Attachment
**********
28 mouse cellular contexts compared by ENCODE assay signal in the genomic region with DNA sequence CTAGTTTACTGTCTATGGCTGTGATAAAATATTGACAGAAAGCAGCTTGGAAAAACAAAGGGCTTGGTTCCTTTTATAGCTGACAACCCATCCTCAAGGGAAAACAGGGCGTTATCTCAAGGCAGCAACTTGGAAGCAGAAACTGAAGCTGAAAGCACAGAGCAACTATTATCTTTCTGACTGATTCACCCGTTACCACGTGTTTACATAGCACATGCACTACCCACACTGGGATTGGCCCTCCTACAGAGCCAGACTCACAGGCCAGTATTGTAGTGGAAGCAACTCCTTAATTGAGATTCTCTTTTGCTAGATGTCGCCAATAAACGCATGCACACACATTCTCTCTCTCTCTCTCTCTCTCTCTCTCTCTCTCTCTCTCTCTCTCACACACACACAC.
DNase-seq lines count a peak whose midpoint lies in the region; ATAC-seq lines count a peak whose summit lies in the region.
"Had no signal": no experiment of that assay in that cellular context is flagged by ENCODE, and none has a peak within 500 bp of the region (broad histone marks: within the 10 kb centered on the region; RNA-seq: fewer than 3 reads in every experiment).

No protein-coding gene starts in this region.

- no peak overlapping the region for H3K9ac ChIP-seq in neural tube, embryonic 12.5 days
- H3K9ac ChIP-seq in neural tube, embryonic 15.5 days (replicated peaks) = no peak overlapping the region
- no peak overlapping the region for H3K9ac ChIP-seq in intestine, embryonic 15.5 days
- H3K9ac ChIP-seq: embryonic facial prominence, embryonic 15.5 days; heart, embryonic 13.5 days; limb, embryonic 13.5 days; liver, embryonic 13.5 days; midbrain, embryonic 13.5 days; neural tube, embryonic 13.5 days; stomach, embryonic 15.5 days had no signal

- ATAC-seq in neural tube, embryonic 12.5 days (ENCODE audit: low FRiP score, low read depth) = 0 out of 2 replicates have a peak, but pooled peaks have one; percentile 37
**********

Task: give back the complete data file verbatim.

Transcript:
28 mouse cellular contexts compared by ENCODE assay signal in the genomic region with DNA sequence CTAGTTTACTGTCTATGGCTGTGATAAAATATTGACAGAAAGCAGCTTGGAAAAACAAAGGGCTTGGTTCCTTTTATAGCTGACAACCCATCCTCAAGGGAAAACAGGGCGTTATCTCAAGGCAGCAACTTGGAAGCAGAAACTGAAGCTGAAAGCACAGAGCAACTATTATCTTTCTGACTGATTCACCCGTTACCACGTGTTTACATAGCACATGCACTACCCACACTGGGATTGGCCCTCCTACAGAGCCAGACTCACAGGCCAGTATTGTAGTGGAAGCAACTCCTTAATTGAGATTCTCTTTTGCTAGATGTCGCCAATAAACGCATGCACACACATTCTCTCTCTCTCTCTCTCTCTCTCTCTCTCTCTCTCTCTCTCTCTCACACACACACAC.
DNase-seq lines count a peak whose midpoint lies in the region; ATAC-seq lines count a peak whose summit lies in the region.
"Had no signal": no experiment of that assay in that cellular context is flagged by ENCODE, and none has a peak within 500 bp of the region (broad histone marks: within the 10 kb centered on the region; RNA-seq: fewer than 3 reads in every experiment).

No protein-coding gene starts in this region.

- no peak overlapping the region for H3K9ac ChIP-seq in neural tube, embryonic 12.5 days
- H3K9ac ChIP-seq in neural tube, embryonic 15.5 days (replicated peaks) = no peak overlapping the region
- no peak overlapping the region for H3K9ac ChIP-seq in intestine, embryonic 15.5 days
- H3K9ac ChIP-seq: embryonic facial prominence, embryonic 15.5 days; heart, embryonic 13.5 days; limb, embryonic 13.5 days; liver, embryonic 13.5 days; midbrain, embryonic 13.5 days; neural tube, embryonic 13.5 days; stomach, embryonic 15.5 days had no signal

- ATAC-seq in neural tube, embryonic 12.5 days (ENCODE audit: low FRiP score, low read depth) = 0 out of 2 replicates have a peak, but pooled peaks have one; percentile 37